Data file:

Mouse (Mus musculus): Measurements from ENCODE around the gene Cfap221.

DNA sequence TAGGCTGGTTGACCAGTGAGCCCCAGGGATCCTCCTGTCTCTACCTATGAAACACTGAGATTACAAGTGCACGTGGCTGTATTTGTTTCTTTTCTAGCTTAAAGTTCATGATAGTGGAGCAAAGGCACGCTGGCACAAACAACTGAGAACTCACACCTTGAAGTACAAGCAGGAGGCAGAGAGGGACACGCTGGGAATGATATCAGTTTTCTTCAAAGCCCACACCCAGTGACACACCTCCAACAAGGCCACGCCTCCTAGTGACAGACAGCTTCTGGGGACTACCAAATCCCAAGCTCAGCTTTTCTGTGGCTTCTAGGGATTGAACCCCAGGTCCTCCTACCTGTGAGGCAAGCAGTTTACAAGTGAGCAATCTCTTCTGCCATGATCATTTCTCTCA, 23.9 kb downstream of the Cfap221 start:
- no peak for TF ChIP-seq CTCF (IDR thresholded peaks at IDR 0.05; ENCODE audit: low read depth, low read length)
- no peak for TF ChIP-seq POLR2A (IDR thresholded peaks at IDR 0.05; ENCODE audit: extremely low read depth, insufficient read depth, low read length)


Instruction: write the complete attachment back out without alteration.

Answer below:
Mouse (Mus musculus): Measurements from ENCODE around the gene Cfap221.

DNA sequence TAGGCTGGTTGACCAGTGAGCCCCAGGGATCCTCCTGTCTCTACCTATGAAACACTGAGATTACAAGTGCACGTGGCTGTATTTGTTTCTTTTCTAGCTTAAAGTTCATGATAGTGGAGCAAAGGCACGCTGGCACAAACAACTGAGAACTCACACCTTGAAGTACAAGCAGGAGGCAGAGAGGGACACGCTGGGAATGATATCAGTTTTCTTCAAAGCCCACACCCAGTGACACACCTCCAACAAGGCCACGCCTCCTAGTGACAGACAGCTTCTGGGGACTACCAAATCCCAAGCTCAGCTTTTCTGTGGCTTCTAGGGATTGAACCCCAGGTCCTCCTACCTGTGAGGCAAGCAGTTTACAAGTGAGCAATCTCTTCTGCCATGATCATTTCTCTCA, 23.9 kb downstream of the Cfap221 start:
- no peak for TF ChIP-seq CTCF (IDR thresholded peaks at IDR 0.05; ENCODE audit: low read depth, low read length)
- no peak for TF ChIP-seq POLR2A (IDR thresholded peaks at IDR 0.05; ENCODE audit: extremely low read depth, insufficient read depth, low read length)